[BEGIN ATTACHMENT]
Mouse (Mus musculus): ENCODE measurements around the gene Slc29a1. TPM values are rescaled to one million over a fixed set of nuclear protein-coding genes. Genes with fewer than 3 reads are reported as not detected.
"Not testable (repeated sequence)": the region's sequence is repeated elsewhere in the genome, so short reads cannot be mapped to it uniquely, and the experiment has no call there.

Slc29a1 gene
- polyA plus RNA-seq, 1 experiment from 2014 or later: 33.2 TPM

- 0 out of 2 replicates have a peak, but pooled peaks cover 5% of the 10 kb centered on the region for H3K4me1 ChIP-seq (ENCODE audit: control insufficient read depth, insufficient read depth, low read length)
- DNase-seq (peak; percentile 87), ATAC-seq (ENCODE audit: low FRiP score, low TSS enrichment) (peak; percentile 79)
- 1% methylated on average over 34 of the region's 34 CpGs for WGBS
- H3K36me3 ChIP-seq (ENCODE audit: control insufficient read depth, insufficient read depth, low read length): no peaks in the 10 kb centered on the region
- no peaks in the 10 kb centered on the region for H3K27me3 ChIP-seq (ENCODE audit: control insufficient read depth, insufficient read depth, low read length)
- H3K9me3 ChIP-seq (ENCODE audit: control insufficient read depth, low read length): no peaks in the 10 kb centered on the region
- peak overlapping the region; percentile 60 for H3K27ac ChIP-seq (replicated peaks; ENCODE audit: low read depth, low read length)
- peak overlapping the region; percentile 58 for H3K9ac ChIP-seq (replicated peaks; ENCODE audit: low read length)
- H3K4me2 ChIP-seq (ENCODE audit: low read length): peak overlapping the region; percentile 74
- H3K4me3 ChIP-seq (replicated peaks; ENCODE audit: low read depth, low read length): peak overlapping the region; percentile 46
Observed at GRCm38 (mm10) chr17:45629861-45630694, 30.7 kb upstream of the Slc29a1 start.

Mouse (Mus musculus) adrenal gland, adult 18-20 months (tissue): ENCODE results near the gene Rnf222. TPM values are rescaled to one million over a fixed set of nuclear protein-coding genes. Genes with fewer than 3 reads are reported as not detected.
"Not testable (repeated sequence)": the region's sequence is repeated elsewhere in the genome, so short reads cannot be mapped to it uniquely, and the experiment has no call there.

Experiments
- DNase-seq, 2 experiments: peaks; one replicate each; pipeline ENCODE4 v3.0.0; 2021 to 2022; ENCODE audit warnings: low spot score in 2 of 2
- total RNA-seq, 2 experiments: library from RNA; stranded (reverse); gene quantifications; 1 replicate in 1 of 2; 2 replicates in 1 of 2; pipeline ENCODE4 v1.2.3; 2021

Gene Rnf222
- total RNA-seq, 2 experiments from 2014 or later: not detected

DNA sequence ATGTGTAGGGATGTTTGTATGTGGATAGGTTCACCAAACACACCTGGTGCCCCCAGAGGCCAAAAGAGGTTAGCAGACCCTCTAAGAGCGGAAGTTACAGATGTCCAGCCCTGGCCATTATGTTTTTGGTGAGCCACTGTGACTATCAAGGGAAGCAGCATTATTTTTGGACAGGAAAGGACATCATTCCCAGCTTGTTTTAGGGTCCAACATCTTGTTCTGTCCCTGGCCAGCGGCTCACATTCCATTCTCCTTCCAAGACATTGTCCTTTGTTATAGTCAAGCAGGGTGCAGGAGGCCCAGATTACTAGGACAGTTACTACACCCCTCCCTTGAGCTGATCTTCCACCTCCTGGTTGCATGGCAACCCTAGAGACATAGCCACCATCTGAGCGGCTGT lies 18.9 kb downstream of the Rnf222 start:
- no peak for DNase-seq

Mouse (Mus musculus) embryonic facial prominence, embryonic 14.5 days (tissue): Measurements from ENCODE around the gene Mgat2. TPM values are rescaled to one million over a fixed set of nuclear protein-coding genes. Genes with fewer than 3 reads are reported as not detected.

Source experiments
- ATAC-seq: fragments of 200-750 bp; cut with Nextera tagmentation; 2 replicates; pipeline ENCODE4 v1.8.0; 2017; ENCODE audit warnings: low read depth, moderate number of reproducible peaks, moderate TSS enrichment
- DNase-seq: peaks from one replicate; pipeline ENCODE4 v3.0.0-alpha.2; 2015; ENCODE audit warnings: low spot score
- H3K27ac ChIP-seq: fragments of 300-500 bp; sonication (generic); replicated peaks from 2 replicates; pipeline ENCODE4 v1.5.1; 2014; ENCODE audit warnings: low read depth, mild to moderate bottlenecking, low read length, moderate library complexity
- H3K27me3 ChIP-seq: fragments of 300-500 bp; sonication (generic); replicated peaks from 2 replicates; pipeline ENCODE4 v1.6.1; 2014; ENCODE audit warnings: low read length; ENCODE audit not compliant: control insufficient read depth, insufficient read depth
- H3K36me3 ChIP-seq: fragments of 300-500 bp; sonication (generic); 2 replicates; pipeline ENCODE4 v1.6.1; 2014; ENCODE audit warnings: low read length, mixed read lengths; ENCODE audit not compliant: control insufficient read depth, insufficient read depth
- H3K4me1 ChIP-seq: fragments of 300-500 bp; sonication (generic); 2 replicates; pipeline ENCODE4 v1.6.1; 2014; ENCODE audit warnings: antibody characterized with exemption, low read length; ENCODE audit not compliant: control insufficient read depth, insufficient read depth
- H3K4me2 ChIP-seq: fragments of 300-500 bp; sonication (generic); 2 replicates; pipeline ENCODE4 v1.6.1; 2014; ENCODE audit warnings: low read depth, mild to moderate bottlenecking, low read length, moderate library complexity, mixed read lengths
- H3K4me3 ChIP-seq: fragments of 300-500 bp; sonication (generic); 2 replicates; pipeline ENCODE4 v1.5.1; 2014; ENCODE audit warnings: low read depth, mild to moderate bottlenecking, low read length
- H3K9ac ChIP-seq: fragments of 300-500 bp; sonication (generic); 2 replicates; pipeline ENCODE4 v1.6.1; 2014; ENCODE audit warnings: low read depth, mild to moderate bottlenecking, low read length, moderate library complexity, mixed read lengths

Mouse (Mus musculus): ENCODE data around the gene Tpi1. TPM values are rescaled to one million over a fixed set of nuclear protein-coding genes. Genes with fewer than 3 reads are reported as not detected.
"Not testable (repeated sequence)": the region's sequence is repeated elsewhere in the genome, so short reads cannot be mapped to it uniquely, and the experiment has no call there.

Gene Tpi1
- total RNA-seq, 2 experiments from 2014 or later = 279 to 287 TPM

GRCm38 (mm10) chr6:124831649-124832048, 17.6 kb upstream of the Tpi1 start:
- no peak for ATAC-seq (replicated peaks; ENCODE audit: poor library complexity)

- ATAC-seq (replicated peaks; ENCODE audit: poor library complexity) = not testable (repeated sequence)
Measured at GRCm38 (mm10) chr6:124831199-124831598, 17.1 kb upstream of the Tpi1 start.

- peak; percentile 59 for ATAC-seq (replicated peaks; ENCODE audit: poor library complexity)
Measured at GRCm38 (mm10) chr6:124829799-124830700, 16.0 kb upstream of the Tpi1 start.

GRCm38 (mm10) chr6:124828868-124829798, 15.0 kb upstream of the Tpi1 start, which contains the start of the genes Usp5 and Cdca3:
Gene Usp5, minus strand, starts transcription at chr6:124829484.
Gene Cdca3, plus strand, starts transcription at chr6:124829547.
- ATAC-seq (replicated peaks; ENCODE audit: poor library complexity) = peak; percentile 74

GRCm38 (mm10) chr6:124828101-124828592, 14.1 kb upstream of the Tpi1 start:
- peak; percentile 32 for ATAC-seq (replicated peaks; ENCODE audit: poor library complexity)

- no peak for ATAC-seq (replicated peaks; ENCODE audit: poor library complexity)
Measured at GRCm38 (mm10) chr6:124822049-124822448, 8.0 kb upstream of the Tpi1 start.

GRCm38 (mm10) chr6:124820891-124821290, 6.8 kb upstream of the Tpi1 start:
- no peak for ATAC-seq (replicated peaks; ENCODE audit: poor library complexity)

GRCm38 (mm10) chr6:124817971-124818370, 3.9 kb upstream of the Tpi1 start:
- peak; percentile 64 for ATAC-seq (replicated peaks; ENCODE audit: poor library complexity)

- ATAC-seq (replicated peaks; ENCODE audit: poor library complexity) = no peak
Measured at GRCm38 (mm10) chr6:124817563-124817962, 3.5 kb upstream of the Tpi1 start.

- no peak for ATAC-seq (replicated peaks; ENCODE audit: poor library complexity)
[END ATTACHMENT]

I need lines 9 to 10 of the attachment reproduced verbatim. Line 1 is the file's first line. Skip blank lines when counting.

- no peaks in the 10 kb centered on the region for H3K27me3 ChIP-seq (ENCODE audit: control insufficient read depth, insufficient read depth, low read length)
- H3K9me3 ChIP-seq (ENCODE audit: control insufficient read depth, low read length): no peaks in the 10 kb centered on the region